JEAN ETIENNE GUETTARD (1715-1786), French naturalist and mineralogist, was born at Etampes, on the 22nd of September 1715. In boyhood he gained a knowledge of plants from his grandfather, who was an apothecary, and later he qualified as a doctor in medicine. Pursuing the study of botany in various parts of France and other countries, he began to take notice of the relation between the distribution of plants and the soils and subsoils. In this way his attention came to be directed minerals and rocks. In 1746 he communicated to the Academy of Sciences in Paris a memoir on the distribution of minerals and rocks, and this was accompanied by a map on which he had recorded his observations. He thus, as remarked by W. D. Conybeare, "first carried into execution the idea, proposed by [[[Martin Lister|Martin] Lister]] years before, of geological maps." In the course of his journeys he made a large collection of fossils and figured many of them, but he had no clear ideas about the sequence of strata. He made observations also on the degradation of mountains by rain, rivers and sea; and he was the first to ascertain the existence of former volcanoes in the district of Auvergne. He died in Paris on the 7th of January 1786.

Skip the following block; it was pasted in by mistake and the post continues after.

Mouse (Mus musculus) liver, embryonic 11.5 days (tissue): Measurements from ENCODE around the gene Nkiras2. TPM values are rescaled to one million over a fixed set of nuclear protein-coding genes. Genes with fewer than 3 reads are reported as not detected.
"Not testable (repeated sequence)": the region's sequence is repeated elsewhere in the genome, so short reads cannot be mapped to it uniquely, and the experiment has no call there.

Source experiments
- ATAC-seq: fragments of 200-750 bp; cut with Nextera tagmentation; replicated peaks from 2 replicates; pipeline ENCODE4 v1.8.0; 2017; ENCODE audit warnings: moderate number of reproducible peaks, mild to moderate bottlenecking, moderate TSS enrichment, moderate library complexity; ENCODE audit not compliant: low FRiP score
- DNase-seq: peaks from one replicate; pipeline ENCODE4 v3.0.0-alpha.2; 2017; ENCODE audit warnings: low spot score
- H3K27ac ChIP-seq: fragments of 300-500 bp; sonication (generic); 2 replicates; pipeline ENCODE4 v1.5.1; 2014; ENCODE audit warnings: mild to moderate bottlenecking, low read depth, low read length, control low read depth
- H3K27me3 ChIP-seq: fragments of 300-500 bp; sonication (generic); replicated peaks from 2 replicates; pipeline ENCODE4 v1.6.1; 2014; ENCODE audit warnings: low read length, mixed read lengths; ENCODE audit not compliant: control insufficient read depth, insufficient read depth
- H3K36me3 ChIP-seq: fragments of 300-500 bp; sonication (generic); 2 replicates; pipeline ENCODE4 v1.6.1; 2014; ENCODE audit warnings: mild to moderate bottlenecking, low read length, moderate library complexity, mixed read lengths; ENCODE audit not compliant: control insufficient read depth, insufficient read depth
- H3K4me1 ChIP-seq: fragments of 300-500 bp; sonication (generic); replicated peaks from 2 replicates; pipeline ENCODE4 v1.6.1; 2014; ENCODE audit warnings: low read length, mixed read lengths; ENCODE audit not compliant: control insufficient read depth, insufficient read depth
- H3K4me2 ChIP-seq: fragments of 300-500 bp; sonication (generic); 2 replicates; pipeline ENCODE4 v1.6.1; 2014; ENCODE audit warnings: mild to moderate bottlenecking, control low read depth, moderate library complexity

His publications include: Observations sur les plantes (2 vols., 1 747); Histoire de la decouverte faite en France de matibres semblables a celles dont la porcelaine de la Chine est composee (1765); Memoires sur differentes parties des sciences et arts (5 vols., 1768-1783); Mimoire sur la mineralogie du Dauphine (2 vols., 1779). See The Founders of Geology, by Sir A. Geikie (1897).
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